When I asked Syl to tell me the sleaziest story he could about the Dolls, he hesitated and explained that everything they did came naturally. But he didn't have any problem when it came to the sleaziest person involved with the Dolls - Malcolm McLaren!

"Malcolm used to say he was our manager," says Syl. "Well, that's the sleaziest story I've ever heard! Anybody that could've gotten us red pants could've been our manager!"

The red pants he's referring to are the "Red Patent Leather Commie Party" era red pants. Since the Dolls were never politically inclined, it's interesting as to how Malcolm, the Dolls, and the red pants became involved in that infamous performance.

"It wasn't as much of a political thing as people think," states Syl. "Like I said, it started with one pair of red pants. Then everybody said, 'I want red pants!' And then... 'Let's get the red shoes.' Then, when it was all red, Malcolm's great idea was, 'Let's hang up the red flag now.' David thought that was a great idea and basically they were the only ones who liked it."

Syl's first solo album
Sylvain Sylvain released in 1979 (RCA)
Syl continues, "David wasn't my spokesman, but people would look at that show and think, 'Well... Johnny and David are the leaders of the band.' They said that today in the LA Times - that I was a sidekick in the Dolls! And that now I have such a good band, that I'm still a sidekick!"

Shortly after the Dolls broke up, Malcolm approached Syl about becoming the lead singer of a group he had just formed called the Sex Pistols (imagine that for a moment).

"He kept telling me about these kids (Steve Jones, Paul Cook, and Glen Matlock) who hung out at his store, and how he could get them to do anything he wanted. It just sounded to me like another Dolls, and I didn't want to be part of another thing like that. I didn't want to be a politician. I wanted to do something musical."

After turning down Malcolm's offer, Syl went to Japan and continued to work with David in the David Johansen Group. He also formed his own band called the Criminals.

Unfortunately, although the Criminals were one of the best bands playing New York at the time, they were doomed because people were overly concerned about what was punk and what wasn't; what was cool to like and what wasn't.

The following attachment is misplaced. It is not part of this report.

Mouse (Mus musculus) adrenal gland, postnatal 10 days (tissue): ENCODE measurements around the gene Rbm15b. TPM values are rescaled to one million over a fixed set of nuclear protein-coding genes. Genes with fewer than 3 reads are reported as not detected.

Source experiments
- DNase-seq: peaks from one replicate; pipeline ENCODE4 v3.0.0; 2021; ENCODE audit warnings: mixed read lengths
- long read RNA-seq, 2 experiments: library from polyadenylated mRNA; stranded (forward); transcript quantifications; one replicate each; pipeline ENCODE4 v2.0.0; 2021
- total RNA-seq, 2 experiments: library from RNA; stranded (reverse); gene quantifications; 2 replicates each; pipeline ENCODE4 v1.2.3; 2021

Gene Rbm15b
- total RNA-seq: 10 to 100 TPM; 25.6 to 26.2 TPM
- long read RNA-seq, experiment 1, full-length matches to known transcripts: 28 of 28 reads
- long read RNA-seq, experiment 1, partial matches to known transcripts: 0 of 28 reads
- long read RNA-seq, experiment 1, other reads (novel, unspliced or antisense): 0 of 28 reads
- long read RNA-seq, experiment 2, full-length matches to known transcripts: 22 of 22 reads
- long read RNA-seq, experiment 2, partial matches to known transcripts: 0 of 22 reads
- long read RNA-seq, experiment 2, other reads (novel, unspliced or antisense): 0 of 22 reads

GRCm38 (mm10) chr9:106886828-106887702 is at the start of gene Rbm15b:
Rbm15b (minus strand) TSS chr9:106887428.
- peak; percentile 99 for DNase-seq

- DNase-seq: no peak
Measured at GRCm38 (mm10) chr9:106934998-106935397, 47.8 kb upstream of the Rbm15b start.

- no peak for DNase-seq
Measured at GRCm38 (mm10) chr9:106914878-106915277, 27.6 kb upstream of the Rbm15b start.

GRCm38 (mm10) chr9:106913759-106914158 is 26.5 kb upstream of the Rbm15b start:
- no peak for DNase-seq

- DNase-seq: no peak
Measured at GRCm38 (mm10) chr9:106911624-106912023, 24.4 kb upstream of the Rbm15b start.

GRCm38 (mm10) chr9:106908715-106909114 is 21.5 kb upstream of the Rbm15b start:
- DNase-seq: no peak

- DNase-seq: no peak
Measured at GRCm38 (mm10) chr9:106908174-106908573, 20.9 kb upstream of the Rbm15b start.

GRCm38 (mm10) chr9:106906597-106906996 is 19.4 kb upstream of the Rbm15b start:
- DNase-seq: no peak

Criminals 45 "The Kids Are Back" b/w
"The Cops Are Coming"
"To the kids, we had a jazzy sound," explains Syl. "But back then ('77/'78) they just wanted like, Television or Patti Smith - a real punky, anarchy sort of group. Then, uptown, the business people said, 'The Criminals? Forget it! That's punk and we want disco.'"

After the Criminals broke up, Syl released a great self-titled solo album, then almost a year later he formed the Teardrops with Rosie Rex and Danny Reid.

"Our show is all history," comments Syl. "We even do a couple of Dolls' and Criminals' numbers. It depends. If people call out stuff and they know things, we'll do it for them."

Of course, Syl has his own definition of the Teardrops' bopping sound: "We call it Puerto Rican- reggae. You know, the record company didn't like that. They said, 'We won't be able to sell that.' And I said, 'With the advertising you put out last year, I need something that's going to self-advertise!"

What was the advertising like last year?

"It wasn't! That's why I was trying to get it this year. The name Teardrops is such a great name and you know, like with all great things - you make it up, you put it together, they take it, and they take things out, and then they put it out. That is life as it is right now."

Syl Sylvain and the Teardrops 
L-R: Rosie Rex, Syl Sylvain, Danny Reid
The Teardrops' album is, needless to say, terrific! As Syl puts it: "It's dancing, romancing music!" He adds, "That first album is very influenced by my years in the Dolls and what happened afterwards. This album is very influenced by what's going on with me now! The music is growing a little more. But basically, it's still me!"